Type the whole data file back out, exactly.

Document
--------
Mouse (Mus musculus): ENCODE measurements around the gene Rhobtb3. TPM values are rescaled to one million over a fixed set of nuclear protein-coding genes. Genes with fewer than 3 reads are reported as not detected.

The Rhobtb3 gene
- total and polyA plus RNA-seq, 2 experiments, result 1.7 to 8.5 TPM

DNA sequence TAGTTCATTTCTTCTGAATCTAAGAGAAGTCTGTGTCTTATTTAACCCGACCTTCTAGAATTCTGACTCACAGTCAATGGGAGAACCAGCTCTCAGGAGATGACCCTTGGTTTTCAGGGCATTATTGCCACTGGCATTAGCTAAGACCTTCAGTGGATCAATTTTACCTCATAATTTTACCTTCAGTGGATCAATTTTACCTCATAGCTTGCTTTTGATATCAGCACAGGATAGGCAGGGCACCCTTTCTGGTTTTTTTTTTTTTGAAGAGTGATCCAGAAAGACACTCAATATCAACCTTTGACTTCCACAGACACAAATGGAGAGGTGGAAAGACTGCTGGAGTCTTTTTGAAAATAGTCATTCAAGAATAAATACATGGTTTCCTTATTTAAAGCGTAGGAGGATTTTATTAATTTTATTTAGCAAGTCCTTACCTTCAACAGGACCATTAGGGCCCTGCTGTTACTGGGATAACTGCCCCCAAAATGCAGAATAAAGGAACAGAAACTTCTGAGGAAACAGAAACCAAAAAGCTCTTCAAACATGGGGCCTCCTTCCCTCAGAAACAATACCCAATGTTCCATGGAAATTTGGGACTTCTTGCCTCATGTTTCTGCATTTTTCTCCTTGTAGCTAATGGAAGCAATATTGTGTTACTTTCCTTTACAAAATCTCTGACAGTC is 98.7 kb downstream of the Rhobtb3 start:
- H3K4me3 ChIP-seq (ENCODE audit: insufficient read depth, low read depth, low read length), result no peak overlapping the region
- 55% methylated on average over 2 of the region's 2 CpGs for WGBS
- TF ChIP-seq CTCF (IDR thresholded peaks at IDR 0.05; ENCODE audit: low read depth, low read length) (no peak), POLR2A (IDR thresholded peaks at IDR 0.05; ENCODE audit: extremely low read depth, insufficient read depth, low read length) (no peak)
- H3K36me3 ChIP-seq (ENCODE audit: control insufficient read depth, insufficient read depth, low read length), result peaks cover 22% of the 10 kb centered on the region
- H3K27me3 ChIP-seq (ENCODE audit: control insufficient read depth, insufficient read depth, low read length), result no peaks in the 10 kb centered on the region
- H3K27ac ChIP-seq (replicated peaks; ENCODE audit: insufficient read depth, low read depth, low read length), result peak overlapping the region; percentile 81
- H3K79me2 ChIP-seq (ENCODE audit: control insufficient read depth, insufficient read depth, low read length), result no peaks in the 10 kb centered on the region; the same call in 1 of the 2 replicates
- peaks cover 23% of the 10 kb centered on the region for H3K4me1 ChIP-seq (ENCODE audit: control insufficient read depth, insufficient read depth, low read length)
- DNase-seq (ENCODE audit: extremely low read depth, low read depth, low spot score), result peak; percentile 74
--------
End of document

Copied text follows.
Mouse (Mus musculus): ENCODE measurements around the gene Rhobtb3. TPM values are rescaled to one million over a fixed set of nuclear protein-coding genes. Genes with fewer than 3 reads are reported as not detected.

The Rhobtb3 gene
- total and polyA plus RNA-seq, 2 experiments, result 1.7 to 8.5 TPM

DNA sequence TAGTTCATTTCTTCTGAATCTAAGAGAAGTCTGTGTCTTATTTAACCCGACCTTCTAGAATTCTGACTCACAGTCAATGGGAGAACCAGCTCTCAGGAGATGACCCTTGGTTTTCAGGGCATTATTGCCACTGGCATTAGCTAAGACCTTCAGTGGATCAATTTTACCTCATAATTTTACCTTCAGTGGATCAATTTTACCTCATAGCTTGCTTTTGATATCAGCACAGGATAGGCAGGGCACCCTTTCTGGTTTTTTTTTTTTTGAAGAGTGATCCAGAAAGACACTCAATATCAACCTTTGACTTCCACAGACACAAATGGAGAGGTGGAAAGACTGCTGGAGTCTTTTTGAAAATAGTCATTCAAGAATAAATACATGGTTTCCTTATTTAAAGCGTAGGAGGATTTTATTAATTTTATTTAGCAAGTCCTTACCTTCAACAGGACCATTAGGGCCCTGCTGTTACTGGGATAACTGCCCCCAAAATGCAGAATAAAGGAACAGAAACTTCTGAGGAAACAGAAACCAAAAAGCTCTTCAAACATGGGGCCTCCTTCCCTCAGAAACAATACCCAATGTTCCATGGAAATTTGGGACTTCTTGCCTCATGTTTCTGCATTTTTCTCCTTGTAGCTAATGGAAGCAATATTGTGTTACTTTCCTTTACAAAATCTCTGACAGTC is 98.7 kb downstream of the Rhobtb3 start:
- H3K4me3 ChIP-seq (ENCODE audit: insufficient read depth, low read depth, low read length), result no peak overlapping the region
- 55% methylated on average over 2 of the region's 2 CpGs for WGBS
- TF ChIP-seq CTCF (IDR thresholded peaks at IDR 0.05; ENCODE audit: low read depth, low read length) (no peak), POLR2A (IDR thresholded peaks at IDR 0.05; ENCODE audit: extremely low read depth, insufficient read depth, low read length) (no peak)
- H3K36me3 ChIP-seq (ENCODE audit: control insufficient read depth, insufficient read depth, low read length), result peaks cover 22% of the 10 kb centered on the region
- H3K27me3 ChIP-seq (ENCODE audit: control insufficient read depth, insufficient read depth, low read length), result no peaks in the 10 kb centered on the region
- H3K27ac ChIP-seq (replicated peaks; ENCODE audit: insufficient read depth, low read depth, low read length), result peak overlapping the region; percentile 81
- H3K79me2 ChIP-seq (ENCODE audit: control insufficient read depth, insufficient read depth, low read length), result no peaks in the 10 kb centered on the region; the same call in 1 of the 2 replicates
- peaks cover 23% of the 10 kb centered on the region for H3K4me1 ChIP-seq (ENCODE audit: control insufficient read depth, insufficient read depth, low read length)
- DNase-seq (ENCODE audit: extremely low read depth, low read depth, low spot score), result peak; percentile 74